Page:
Since the end of the Second World War it has been widely assumed that the western model
of liberal democracy and free trade is the way the world should be governed.
However, events in the early 21st century -the 2003 war with Iraq and the financial crash of 2008 - have threatened the general acceptance that continued progress under the benign (or sometimes not so benign) gaze of the western powers is the only way forwards.
And as America turns inwards and Europe is beset by austerity politics the post-war consensus looks less and less secure. But is this really the worst of times?
In a forensic examination of the world today, acclaimed historian Michael Burleigh sets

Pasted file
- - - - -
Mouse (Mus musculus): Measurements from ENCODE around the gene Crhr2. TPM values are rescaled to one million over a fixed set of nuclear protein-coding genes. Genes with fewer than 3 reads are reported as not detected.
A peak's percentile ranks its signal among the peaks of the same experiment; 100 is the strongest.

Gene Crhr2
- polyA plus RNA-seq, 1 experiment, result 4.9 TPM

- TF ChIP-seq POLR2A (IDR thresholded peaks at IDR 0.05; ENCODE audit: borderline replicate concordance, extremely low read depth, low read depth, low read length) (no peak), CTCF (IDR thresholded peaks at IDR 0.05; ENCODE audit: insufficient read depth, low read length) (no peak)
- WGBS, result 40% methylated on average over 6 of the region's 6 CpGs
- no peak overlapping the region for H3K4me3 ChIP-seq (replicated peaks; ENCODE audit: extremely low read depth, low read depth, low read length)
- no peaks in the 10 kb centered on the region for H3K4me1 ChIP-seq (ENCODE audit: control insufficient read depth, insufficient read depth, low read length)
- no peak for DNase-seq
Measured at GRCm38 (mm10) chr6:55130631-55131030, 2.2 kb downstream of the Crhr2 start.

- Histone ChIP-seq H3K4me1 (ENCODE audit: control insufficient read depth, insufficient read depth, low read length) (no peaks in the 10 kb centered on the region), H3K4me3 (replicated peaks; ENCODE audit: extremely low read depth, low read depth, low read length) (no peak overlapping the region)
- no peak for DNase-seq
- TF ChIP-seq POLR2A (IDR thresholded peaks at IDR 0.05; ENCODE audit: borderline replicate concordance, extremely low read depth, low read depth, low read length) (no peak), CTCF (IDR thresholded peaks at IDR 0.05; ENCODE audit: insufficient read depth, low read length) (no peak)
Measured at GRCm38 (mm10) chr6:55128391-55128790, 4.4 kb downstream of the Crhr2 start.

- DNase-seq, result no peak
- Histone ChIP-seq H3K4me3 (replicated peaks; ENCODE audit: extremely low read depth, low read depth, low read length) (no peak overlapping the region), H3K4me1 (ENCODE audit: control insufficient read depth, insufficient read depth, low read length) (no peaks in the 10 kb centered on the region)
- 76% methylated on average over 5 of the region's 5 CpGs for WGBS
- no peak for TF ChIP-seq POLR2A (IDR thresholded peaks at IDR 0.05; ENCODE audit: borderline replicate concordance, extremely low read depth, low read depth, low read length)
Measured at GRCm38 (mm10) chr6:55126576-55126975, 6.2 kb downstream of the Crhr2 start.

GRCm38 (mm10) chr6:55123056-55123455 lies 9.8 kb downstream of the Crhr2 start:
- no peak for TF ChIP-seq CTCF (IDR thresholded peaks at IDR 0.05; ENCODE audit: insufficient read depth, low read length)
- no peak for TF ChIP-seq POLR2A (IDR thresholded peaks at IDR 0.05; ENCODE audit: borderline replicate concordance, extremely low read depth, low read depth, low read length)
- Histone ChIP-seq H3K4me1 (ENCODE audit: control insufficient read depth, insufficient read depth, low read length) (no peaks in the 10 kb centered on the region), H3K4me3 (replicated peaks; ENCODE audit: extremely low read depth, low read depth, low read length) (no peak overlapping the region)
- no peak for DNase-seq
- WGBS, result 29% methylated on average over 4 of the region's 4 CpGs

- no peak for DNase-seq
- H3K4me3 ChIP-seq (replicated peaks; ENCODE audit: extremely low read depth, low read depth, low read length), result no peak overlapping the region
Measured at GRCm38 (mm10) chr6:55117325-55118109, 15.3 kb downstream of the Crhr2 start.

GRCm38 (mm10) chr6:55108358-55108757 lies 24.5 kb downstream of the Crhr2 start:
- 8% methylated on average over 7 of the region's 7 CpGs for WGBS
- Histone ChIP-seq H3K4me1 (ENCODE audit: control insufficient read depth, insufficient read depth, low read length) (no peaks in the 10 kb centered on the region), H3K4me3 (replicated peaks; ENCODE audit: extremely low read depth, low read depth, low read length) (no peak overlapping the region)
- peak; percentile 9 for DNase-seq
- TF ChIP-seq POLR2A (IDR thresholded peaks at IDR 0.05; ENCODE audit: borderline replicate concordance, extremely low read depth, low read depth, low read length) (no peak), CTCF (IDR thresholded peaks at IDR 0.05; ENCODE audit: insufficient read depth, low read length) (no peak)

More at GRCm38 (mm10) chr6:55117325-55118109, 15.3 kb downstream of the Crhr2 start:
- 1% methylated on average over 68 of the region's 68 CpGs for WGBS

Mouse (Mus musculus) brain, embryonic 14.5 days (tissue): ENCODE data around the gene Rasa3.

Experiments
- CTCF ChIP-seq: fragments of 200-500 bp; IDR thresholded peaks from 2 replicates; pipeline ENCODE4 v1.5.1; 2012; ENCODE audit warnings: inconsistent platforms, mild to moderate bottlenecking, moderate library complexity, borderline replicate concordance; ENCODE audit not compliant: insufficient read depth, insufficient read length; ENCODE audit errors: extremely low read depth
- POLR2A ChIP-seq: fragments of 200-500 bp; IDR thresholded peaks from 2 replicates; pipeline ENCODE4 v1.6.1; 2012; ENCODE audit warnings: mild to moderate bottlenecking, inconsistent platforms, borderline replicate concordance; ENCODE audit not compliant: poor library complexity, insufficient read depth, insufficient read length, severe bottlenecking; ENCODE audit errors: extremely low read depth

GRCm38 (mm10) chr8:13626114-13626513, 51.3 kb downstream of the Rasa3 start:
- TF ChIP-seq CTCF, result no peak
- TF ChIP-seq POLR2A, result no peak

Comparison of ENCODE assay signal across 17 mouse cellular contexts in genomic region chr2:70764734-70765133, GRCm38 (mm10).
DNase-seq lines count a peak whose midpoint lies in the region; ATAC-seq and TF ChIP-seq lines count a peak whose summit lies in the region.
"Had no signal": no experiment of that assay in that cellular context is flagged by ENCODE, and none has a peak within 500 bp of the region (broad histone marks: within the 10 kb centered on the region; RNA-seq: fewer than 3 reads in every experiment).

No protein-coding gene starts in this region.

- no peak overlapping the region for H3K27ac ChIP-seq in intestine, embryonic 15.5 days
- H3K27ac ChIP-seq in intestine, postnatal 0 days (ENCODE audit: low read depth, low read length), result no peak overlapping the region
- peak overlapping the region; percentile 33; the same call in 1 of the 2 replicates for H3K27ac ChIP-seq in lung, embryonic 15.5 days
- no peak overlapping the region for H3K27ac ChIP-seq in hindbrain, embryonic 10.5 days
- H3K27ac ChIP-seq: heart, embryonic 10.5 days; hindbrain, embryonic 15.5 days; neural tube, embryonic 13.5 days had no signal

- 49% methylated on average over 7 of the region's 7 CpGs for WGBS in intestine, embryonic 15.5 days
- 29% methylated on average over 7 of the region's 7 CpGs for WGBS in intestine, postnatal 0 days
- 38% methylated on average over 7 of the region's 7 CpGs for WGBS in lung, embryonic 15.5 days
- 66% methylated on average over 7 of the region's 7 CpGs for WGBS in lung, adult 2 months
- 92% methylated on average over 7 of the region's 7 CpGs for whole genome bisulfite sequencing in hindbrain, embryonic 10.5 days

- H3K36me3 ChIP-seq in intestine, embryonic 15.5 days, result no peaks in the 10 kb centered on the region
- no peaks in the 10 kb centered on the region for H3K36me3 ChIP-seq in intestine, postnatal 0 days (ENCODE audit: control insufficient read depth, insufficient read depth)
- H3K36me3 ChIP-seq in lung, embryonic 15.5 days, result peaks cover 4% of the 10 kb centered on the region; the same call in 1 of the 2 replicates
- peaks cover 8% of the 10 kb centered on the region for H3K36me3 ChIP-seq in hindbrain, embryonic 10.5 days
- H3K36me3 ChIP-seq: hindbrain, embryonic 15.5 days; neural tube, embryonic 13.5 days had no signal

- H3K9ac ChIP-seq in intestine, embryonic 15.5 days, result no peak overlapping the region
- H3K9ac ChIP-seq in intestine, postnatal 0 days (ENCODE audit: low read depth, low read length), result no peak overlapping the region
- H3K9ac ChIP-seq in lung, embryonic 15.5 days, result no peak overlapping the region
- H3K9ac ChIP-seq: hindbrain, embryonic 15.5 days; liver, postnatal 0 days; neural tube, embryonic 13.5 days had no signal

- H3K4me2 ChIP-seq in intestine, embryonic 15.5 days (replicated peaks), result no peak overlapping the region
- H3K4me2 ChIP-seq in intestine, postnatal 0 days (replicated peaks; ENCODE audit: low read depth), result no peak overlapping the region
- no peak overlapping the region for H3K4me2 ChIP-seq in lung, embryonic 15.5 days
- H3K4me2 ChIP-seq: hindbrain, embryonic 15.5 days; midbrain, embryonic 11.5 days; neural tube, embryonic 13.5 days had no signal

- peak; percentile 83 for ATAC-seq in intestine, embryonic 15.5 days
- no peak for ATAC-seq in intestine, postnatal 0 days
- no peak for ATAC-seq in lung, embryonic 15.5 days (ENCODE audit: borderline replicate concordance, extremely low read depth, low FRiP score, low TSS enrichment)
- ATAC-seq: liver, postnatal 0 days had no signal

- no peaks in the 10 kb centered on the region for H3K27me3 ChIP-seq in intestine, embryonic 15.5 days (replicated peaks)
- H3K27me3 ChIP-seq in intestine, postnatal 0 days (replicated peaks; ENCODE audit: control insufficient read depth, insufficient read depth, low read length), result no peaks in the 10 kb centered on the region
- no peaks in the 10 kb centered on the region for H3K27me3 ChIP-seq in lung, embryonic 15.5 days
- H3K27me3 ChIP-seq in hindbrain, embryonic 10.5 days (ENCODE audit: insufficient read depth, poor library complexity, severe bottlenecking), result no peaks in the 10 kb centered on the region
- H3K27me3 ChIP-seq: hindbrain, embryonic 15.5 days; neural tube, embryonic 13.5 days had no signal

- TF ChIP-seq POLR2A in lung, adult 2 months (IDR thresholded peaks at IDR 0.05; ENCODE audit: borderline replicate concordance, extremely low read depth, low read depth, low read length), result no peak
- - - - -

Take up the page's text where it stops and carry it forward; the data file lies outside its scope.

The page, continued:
out to answer that question, in his new book, The Best of Times, The Worst of Times. Who could have imagined that China would champion globalisation and lead the battle on climate change? Or that post-Soviet Russia might present a greater threat to the world's stability than ISIS? And while we may be on the cusp of still more dramatic change, perhaps the risks will - in time - bring not only change but
a wholly positive transformation.